Cartoonist Thomas Nast, October 10, 1868, Harper's Weekly.

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Thomas Nast, the "Father of the American Cartoon", was widely recognized as an effective political cartoonist, who was able to engage a vast audience with his boldness and wit. Both Presidents Lincoln and Grant acknowledged his effectiveness as a civic reform crusader supporting their efforts.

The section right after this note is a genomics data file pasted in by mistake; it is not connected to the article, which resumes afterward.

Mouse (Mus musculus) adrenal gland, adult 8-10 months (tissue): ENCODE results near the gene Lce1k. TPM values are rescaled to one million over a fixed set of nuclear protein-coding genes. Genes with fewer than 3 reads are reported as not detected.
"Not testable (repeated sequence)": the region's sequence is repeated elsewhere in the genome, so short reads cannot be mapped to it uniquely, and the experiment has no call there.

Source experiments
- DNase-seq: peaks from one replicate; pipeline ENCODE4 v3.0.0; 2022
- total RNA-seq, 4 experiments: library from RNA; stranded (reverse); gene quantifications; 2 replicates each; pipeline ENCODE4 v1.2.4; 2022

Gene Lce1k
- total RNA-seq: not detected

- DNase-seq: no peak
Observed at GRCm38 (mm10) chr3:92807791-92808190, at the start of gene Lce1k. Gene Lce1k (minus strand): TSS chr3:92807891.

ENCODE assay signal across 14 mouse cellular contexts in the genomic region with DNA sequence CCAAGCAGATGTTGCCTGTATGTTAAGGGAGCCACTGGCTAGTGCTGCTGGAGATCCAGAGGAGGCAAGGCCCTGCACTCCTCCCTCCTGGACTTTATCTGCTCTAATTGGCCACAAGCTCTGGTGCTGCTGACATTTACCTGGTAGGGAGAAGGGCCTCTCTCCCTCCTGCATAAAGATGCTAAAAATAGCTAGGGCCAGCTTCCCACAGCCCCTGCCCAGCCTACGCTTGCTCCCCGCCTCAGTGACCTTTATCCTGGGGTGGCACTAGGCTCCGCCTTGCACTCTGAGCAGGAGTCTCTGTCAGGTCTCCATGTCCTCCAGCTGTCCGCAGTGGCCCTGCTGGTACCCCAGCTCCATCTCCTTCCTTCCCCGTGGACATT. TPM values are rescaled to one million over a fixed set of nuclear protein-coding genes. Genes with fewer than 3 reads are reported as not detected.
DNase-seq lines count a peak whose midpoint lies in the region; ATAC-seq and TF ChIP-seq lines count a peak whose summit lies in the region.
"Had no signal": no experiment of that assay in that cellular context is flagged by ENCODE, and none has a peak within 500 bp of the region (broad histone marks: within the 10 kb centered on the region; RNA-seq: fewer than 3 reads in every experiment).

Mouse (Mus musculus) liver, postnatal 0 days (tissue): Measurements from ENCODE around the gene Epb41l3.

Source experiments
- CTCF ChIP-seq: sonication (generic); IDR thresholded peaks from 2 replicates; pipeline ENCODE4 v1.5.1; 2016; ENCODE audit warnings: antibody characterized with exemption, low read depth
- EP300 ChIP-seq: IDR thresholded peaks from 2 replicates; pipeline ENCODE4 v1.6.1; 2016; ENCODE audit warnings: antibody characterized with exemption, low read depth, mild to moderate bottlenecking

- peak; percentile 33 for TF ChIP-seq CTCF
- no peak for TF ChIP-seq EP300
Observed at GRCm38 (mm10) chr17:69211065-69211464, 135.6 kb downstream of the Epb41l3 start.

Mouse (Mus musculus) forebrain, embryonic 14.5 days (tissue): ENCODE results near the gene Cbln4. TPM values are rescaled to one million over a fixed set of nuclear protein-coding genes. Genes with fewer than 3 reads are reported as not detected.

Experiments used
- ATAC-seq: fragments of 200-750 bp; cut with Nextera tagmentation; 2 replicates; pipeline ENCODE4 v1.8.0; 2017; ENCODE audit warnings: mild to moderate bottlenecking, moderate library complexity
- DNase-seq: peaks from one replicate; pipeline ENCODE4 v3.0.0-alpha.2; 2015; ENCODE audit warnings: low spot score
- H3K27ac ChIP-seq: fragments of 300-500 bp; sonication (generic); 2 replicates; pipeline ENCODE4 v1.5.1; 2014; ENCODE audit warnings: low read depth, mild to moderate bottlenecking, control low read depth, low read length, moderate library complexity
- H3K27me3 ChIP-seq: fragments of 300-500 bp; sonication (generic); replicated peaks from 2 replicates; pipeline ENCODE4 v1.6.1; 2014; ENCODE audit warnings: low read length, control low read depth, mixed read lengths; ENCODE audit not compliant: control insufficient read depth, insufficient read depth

In this cartoon, he depicts the continuing anti-black violence undertaken by segments of the Democratic party and former Confederates during the Civil War and Reconstruction. The cartoon speaks to the draft-riot arson of the Colored Orphan Asylum (on the left), a Ku Klux Klan torching of a freedman's school (on the right), and the lynching of black men (hanging on both sides). On the monument centerpiece is inscribed lists of atrocities blacks in America endured from slavery through the present time of the 1868 election. Seated atop the monument is a black man, a Union veteran, who personifies "patience", while his family lies murdered at the base of the monument. Nast's inspiration for this cartoon is Shakespeare's Twelfth Night (Act II, Scene 4): "like Patience on a monument, smiling at Grief."